Choosing between human rights and oil

By Simon Barrow
November 1, 2007

It is wrong that "rules of law, human affairs and democracy are cast aside to worship a barrel of oil" said Mark Thomas in protesting about the Saudi state visit to the UK.

Thomas, an activist, journaist and comedian, is an atheist. But he has backed Christian Aid's arms-into-development campaign, as well as secular groups working against militarism and human rights abuses. He is also, theologians will point out, quite right in identifying adherence to profit above all else as idolatry - false worship.

The Independent carried a report of yesterday's protests, and the motion signed by MPs and public figures from all backgrounds.

Vince Cable, the acting leader of the Liberal Democrats, who is boycotting events during the visit, said Mr Brown should answer a list of questions including whether he has sought an apology over the arrest and torture of the British expat engineer Sandy Mitchell by the Saudi authorities. Mr Mitchell is expected to be among the protesters.

Mr Cable said Mr Brown should raise with the Saudi King five causes of civil rights abuses in the country – gender discrimination, the death penalty, cruel punishments, the wholesale use of torture and the ill-treatment of homosexuals.

On corruption charges, including alleged "backhanders" for arms deals, Mr Cable asked: "Why is it that the UK has dropped the investigation into Al Yamamah deal in the same year that the US has opened an investigation into the issue? Will Mr Brown reopen the investigation by the SFO into BAE Systems and alleged corruption with regards to Saudi Arabia?" Would Mr Brown give his backing to the release of the National Audit Office report into the Al Yamamah case – which is the only report conducted by the NAO which has never been released?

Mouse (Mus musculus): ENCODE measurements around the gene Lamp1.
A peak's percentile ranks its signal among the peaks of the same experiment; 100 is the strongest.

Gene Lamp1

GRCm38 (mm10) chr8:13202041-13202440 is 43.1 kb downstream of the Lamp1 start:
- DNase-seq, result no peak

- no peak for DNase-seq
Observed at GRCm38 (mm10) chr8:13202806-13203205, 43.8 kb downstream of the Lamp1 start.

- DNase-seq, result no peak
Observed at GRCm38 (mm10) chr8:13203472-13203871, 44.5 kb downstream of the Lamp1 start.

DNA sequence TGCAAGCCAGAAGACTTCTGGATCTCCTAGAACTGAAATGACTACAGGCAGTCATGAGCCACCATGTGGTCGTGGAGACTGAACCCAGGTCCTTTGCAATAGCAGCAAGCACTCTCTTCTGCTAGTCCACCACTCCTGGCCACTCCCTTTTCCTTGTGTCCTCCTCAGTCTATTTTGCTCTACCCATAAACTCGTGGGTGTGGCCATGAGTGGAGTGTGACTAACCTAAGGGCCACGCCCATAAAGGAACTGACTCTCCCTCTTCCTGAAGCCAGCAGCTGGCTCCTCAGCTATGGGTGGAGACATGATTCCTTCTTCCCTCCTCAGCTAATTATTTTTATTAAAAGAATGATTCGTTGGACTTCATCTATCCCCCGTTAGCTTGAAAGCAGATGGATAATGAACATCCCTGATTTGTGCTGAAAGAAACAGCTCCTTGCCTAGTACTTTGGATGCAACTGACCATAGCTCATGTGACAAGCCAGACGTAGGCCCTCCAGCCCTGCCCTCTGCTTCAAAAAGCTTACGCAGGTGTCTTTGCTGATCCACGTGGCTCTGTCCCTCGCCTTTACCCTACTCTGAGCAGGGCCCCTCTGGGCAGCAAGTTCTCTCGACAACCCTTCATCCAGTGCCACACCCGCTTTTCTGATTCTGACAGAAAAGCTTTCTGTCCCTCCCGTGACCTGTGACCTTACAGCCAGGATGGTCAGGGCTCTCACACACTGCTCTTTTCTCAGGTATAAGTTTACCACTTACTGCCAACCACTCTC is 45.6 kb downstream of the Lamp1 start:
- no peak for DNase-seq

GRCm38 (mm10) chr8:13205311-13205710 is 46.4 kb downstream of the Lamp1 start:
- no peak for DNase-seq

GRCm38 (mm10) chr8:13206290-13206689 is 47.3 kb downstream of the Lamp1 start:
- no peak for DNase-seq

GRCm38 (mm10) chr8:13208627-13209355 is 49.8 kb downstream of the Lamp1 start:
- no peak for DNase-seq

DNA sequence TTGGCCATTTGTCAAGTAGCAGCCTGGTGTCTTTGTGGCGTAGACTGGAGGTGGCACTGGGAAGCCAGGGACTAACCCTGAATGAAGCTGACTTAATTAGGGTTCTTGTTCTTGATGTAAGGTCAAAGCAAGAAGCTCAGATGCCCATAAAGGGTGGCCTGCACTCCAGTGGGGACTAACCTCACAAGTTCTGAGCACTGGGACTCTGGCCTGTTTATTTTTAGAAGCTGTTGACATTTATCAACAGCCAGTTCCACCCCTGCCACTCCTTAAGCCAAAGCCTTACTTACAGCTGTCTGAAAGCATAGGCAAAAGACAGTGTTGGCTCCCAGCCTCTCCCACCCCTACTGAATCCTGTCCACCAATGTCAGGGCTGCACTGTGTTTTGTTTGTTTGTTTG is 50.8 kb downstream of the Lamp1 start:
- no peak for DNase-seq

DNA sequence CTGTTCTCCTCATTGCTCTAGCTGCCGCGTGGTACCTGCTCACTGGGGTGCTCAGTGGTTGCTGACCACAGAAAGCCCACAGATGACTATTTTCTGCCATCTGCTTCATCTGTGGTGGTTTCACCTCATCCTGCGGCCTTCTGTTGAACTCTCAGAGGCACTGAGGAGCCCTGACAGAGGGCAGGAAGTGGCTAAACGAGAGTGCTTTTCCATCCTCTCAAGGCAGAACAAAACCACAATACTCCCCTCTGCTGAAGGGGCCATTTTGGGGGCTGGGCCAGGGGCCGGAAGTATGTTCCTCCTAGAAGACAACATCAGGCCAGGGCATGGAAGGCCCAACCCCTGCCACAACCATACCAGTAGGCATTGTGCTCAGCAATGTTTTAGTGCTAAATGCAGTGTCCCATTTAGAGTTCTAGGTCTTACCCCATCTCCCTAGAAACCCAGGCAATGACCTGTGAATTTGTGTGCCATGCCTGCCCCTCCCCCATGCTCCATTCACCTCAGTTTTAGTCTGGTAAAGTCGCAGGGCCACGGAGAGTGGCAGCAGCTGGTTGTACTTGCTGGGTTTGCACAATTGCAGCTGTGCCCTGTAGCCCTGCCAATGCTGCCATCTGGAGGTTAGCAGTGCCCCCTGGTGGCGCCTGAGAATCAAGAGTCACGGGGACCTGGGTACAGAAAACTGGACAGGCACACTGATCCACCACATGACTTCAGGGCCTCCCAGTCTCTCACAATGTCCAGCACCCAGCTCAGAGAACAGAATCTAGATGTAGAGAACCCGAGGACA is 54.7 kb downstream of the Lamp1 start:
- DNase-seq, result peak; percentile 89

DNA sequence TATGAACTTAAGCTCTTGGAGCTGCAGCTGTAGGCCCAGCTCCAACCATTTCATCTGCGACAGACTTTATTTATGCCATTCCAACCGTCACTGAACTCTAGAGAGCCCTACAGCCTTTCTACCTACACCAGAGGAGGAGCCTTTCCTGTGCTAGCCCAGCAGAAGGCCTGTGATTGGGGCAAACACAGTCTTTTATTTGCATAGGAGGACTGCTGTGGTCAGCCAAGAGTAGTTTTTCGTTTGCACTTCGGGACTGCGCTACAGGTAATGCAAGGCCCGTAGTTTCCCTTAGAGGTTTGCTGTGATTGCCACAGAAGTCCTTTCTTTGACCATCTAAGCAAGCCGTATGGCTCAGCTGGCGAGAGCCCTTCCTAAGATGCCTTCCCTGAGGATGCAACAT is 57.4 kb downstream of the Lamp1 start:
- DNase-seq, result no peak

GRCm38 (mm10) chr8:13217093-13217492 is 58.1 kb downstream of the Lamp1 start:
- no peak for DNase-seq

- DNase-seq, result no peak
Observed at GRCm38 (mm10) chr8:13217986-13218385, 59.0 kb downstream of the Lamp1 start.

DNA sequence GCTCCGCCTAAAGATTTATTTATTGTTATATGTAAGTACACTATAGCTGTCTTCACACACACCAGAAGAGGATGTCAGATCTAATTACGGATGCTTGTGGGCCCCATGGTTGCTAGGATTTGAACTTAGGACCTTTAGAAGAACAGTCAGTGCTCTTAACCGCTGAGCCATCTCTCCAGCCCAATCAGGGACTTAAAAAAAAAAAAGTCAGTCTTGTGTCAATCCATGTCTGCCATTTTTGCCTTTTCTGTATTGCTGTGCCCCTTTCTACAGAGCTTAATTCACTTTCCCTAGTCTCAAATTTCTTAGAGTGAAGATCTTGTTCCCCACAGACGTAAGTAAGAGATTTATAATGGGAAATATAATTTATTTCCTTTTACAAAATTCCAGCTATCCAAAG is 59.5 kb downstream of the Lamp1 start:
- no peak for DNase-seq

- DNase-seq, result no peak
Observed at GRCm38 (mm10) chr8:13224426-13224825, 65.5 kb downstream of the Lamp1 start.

He said Mr Brown also needed to say whether the Government was giving full co-operation to the US Justice Department, or whether he believed the US action compromised international security. Would he co-operate if the US charges were brought against British Government officials? Mr Cable asked.

More than 30 MPs and celebrities have also signed an open letter protesting at the visit. One of the signatories, the comedian Mark Thomas, 44, who helped the group Campaign Against Arms Trade organise the protest, said: "It's really important to show opposition to this disgusting hypocritical state of affairs where governments, rules of law, human affairs and democracy are cast aside to worship a barrel of oil."

Another signatory, Clare Short, the former secretary for international development who resigned from the Blair government, accused the Government of an "absolutely craven foreign policy" towards Saudi Arabia. "It is not just that the Saudis have a terrible record on human rights at home. They are exporting an extreme fundamentalist form of Islam. We should not be giving a state visit to this regime," she said.

The human rights activist Peter Tatchell said it was "incredible hypocrisy" for ministers to condemn the Burma and Zimbabwe while saying nothing about human rights abuses in Saudi Arabia. He said: "It just shows oil and arms sales seem to have bought the Government's silence."

Peter Kilfoyle, a former defence minister, and a string of trade union leaders such as Tony Woodley, joint general secretary of Britain's biggest union, Unite, were also among the signatories. "We believe that there is a conspiracy of silence about the human rights abuses being perpetrated by the Saudi regime," their letter said.

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